When it comes to affordable housing, Los Angeles has a serious problem. L.A.’s housing market is the second least affordable in the nation—behind only to San Francisco. Middle-class families can only afford 23 percent of homes for sale in L.A., according to one measure. And the picture isn’t much better for renters. More than 58 percent of Angelenos spend more than the recommended 30 percent of their income on rent—and nearly 33 percent fork over half their monthly earnings to their landlords.
In advance of the Zócalo event “Can Anyone Afford to Live in L.A. Anymore?”, we asked housing experts from across the U.S.: What city or cities have the most to teach L.A. about dealing with Southern California’s current housing affordability crisis?
No city has quite the same needs and housing challenges as Los Angeles. But several of L.A.’s West Coast neighbors have latched on to a promising tool to address local workforce housing needs that may serve as a model.
Building more housing can help drive down housing prices over the long term, but without sufficient funds to support below-market rate housing, many in the Los Angeles workforce will continue to struggle to find decent, safe, affordable homes. This includes childcare workers, preschool teachers, restaurant employees, and health aides.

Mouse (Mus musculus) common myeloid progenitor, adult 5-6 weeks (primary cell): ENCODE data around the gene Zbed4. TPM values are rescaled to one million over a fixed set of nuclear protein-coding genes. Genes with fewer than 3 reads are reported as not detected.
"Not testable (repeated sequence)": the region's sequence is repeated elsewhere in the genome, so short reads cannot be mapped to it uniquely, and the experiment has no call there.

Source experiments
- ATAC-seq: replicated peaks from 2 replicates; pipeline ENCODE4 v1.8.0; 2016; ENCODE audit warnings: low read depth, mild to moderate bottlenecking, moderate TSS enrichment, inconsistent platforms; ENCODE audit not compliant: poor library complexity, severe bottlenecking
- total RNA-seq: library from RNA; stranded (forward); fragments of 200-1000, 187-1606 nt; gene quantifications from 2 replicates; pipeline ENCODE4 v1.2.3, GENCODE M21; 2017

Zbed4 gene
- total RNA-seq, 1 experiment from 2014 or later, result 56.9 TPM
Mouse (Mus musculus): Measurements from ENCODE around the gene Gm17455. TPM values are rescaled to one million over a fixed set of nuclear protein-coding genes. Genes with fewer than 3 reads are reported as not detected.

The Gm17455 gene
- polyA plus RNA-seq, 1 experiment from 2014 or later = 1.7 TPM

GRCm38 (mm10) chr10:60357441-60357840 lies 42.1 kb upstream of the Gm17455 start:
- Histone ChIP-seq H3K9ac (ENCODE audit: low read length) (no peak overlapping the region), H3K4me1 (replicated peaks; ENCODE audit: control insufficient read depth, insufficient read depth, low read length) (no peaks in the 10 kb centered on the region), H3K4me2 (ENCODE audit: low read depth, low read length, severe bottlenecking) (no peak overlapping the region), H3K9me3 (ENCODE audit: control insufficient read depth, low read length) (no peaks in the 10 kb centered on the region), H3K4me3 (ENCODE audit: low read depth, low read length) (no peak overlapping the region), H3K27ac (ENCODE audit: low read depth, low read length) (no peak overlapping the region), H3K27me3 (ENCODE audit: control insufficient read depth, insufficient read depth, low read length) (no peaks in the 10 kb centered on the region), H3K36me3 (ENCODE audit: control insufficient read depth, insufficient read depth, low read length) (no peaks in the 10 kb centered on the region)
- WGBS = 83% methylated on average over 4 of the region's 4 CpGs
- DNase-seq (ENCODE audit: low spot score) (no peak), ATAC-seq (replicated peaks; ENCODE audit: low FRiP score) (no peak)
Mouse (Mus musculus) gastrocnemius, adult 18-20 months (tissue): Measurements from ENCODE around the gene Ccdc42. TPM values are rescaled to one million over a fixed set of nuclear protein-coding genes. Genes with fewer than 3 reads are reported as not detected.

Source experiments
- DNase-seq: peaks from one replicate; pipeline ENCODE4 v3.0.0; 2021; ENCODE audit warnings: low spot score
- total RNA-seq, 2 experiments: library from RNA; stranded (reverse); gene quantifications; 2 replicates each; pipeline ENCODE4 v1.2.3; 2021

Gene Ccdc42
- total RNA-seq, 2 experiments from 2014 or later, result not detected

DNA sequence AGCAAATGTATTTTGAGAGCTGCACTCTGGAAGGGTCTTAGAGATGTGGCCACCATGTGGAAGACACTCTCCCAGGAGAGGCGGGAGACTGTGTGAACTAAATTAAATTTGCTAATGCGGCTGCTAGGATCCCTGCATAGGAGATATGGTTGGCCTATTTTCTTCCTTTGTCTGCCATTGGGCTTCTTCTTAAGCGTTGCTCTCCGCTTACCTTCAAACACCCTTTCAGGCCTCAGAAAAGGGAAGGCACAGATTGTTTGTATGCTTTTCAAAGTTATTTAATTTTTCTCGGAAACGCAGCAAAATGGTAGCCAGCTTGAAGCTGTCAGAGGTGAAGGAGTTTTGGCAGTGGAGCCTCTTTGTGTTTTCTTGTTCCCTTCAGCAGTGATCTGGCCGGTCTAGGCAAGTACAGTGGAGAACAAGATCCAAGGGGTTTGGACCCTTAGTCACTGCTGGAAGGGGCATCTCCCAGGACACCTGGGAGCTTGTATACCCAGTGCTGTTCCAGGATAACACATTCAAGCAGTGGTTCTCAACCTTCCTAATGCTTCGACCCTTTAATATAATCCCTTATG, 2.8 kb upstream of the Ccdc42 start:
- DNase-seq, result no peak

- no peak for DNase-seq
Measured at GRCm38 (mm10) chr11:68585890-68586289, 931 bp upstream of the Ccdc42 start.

Recognizing the importance of affordable housing to the health of their local economies, Seattle, San Diego, Santa Monica, and San Francisco engage employers in providing financial support for workforce housing. Each city requires developers of new commercial, industrial, or retail properties to pay a “linkage fee” to help meet the need for workforce housing created by the addition of new jobs. These fees are usually charged on a per-square foot basis and deposited into a housing trust fund, which are usually operated by nonprofit housing developers and support the construction or rehabilitation of high-quality, low-cost housing designed to stay affordable over the long term.
In each of these cities, linkage fees have generated millions of dollars in much-needed revenue to create affordable homes. By establishing a direct connection between new jobs and the need for new homes, these fees help to make it possible for families to live in the communities where they work, which also helps reduce traffic congestion from long commutes. For more information about commercial linkage fees and other effective local housing policies, see the Center for Housing Policy’s online toolkit.
Robert Hickey is a senior research associate with the Center for Housing Policy, the research division of the National Housing Conference, based in Washington, D.C. He is the author of several reports on strategies for creating inclusive, affordable cities and suburbs, including the newly released “Inclusionary Upzoning.”